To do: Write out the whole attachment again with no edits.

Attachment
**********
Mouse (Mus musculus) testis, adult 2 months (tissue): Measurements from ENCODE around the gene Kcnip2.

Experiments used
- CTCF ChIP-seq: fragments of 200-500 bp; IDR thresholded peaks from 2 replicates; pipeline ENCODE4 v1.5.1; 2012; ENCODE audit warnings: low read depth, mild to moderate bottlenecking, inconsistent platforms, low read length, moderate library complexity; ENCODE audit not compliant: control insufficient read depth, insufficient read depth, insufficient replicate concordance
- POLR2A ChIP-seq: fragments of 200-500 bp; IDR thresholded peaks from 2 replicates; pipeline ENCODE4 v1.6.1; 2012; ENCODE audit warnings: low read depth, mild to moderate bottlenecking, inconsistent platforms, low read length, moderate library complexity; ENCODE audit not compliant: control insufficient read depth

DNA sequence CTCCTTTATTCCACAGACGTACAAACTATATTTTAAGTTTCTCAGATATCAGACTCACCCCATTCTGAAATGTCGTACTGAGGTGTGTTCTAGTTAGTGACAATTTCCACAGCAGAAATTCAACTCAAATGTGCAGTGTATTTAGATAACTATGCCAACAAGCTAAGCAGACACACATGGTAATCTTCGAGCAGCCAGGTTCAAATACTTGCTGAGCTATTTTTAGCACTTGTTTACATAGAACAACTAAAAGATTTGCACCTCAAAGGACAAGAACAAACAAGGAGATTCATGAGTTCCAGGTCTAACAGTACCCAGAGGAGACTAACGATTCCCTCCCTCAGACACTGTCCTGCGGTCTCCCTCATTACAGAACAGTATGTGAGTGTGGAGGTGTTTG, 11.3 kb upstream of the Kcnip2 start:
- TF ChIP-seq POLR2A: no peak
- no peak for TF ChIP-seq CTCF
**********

Mouse (Mus musculus) testis, adult 2 months (tissue): Measurements from ENCODE around the gene Kcnip2.

Experiments used
- CTCF ChIP-seq: fragments of 200-500 bp; IDR thresholded peaks from 2 replicates; pipeline ENCODE4 v1.5.1; 2012; ENCODE audit warnings: low read depth, mild to moderate bottlenecking, inconsistent platforms, low read length, moderate library complexity; ENCODE audit not compliant: control insufficient read depth, insufficient read depth, insufficient replicate concordance
- POLR2A ChIP-seq: fragments of 200-500 bp; IDR thresholded peaks from 2 replicates; pipeline ENCODE4 v1.6.1; 2012; ENCODE audit warnings: low read depth, mild to moderate bottlenecking, inconsistent platforms, low read length, moderate library complexity; ENCODE audit not compliant: control insufficient read depth

DNA sequence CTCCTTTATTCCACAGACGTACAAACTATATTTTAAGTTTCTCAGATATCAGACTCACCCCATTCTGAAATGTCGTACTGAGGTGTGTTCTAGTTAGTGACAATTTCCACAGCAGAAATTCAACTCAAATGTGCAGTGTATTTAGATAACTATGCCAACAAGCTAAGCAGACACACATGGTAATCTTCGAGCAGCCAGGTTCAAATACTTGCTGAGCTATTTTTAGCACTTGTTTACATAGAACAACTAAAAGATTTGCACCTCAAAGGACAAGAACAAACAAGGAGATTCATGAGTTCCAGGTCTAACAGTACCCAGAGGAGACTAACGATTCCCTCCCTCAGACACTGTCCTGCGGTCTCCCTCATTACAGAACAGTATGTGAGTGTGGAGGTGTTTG, 11.3 kb upstream of the Kcnip2 start:
- TF ChIP-seq POLR2A: no peak
- no peak for TF ChIP-seq CTCF